The appeals court reasoned that it was undisputed that the plaintiff was a social guest at the defendant’s home, so she was a licensee rather than a business invitee or an uninvited trespasser. A landowner owes a licensee a duty only to warn the licensee of any hidden dangers of which the owner knows or has reason to know, if the licensee does not know or have reason to know of the dangers involved. The landowner owes no duty of inspection or affirmative care to make the premises safe for the licensee’s visit. A landowner has no duty to warn or protect a licensee from open and obvious conditions because the open and obvious danger principle establishes awareness and thus ability to avoid the danger.
The allegedly dangerous condition was the pea gravel surrounding the fire pit, which was uniform in appearance yet unstable and slightly sloped toward the fire pit; thus, when the plaintiff attempted to move her chair, her feet slid backward on the pea gravel toward the fire pit, causing her to lose her balance and fall. According to the plaintiff, the “hidden danger” of which the defendant should have warned her was the slippery or unstable nature of the pea gravel surrounding the fire pit. But the plaintiff knew or had reason to know of the slippery or unstable nature of the pea gravel because she admittedly had spread it, patted it down, and walked on it before her accident. The plaintiff would have seen that pea gravel is made of small round stones that make a fluid, non-flat surface, and, when it is stepped on, it moves under the feet. She would have also seen that the pea gravel was not compacted or completely level as a concrete base or patio might be made—regardless of the gravel’s allegedly uniform-appearing surface. And to the extent that the plaintiff claimed there was any other “hidden danger” associated with the pea gravel, the plaintiff failed to establish that the defendant knew or had reason to know of it.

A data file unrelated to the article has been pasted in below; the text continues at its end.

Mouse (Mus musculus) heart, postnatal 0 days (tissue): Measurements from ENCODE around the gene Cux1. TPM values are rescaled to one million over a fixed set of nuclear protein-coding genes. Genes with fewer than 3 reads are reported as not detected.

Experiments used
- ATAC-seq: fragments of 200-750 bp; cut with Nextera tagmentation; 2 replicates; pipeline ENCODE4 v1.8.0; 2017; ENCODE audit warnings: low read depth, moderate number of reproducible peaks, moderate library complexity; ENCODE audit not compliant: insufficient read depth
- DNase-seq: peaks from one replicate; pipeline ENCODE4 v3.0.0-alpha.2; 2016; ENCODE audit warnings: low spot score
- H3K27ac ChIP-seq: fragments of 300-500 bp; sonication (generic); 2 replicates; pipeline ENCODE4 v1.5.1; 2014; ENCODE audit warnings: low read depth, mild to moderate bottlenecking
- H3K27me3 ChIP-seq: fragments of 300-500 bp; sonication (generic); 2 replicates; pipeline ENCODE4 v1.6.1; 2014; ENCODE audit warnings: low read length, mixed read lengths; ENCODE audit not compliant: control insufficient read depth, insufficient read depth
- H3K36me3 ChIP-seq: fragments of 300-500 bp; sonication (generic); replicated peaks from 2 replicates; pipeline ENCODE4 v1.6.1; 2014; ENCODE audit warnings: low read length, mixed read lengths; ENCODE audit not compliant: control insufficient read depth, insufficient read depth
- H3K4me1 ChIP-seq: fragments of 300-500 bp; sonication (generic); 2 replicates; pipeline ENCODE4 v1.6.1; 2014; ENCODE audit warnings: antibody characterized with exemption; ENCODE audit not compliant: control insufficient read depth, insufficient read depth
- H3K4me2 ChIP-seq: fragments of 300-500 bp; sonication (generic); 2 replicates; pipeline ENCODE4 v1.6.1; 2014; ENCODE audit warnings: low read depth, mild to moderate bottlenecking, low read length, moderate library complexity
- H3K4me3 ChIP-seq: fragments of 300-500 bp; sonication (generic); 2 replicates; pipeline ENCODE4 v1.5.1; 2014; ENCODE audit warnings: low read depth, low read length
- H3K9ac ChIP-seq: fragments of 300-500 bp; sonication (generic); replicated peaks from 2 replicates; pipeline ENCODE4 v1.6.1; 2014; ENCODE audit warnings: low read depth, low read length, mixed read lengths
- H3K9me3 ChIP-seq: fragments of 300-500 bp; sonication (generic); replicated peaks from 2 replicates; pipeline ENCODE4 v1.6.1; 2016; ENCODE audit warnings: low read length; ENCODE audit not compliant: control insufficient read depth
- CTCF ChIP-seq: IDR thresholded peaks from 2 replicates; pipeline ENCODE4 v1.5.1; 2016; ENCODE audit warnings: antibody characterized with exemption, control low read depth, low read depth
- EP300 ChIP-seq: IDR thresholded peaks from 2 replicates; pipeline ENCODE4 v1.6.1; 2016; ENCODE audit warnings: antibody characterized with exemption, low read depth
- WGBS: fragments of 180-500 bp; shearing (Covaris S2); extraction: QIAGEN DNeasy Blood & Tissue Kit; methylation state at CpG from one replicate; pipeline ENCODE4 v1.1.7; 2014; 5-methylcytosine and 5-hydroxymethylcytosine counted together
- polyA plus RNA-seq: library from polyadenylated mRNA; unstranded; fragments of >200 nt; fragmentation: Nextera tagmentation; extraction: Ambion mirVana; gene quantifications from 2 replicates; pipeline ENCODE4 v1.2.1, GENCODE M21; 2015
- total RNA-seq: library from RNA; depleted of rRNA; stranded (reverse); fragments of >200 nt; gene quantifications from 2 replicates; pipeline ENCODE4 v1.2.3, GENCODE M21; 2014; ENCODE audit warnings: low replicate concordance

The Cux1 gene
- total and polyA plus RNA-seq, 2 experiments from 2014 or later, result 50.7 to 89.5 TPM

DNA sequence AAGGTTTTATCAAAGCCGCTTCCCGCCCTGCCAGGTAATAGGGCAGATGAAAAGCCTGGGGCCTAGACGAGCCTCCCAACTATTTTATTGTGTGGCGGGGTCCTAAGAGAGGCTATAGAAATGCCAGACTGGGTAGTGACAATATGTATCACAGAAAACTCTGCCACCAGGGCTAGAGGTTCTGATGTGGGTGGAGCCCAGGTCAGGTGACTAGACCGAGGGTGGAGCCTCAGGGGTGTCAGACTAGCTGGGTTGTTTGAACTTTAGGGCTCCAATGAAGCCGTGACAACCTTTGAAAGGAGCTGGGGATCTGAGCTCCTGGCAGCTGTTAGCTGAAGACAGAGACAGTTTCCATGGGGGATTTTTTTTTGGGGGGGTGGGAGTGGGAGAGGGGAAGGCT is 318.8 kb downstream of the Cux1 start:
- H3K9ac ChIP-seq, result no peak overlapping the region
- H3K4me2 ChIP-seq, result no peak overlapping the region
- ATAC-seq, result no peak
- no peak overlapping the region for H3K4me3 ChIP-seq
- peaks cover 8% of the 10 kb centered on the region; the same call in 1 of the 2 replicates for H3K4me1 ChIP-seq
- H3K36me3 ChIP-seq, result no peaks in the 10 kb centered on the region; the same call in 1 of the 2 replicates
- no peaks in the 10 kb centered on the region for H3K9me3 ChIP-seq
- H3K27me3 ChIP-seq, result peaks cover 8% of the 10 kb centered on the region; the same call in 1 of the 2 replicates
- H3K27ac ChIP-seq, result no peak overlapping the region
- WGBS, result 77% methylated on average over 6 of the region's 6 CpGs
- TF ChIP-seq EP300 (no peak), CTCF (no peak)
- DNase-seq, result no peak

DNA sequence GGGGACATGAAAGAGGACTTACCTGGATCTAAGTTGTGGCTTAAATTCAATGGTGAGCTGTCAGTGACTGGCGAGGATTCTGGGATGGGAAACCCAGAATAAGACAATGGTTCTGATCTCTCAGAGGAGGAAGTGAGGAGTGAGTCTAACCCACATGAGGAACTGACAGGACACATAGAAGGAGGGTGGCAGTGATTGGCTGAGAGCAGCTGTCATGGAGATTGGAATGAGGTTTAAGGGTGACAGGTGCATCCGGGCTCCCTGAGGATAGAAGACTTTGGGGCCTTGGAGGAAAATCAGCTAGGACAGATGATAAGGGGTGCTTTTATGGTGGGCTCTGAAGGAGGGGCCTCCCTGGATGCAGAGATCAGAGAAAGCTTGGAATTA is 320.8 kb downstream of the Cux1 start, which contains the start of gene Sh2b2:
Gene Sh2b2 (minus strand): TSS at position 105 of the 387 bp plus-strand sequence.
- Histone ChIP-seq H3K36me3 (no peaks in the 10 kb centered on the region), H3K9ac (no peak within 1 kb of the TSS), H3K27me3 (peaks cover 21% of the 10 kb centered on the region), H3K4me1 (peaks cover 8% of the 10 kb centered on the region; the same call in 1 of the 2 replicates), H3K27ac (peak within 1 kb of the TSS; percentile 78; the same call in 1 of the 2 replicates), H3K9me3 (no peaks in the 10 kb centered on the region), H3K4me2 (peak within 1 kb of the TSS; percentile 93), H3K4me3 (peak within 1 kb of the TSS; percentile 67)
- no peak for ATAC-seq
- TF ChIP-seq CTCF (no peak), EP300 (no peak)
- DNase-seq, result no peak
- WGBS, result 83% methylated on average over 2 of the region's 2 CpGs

The appeals court concluded that the trial court erroneously held that a genuine issue of material fact existed relative to whether any hidden danger existed on the defendant’s premises about which he should have warned the plaintiff. Any danger associated with the allegedly dangerous pea gravel surrounding the fire pit was either known, or should have been known, by the plaintiff, and the plaintiff failed to establish that the defendant knew or should have known of any other “hidden danger” that warranted a warning.
For these reasons, the trial court erroneously concluded that a genuine issue of material fact existed relative to whether special aspects of the pea gravel surrounding the fire pit made even the open and obvious risk unreasonable so that the defendant had a duty to protect the plaintiff from that unreasonable risk of harm.
The premises liability attorneys at the Neumann Law Group represent people throughout Michigan from offices in Traverse City and Grand Rapids. Call us at (231) 463-0122 or at (616) 717-5666 for a free consultation.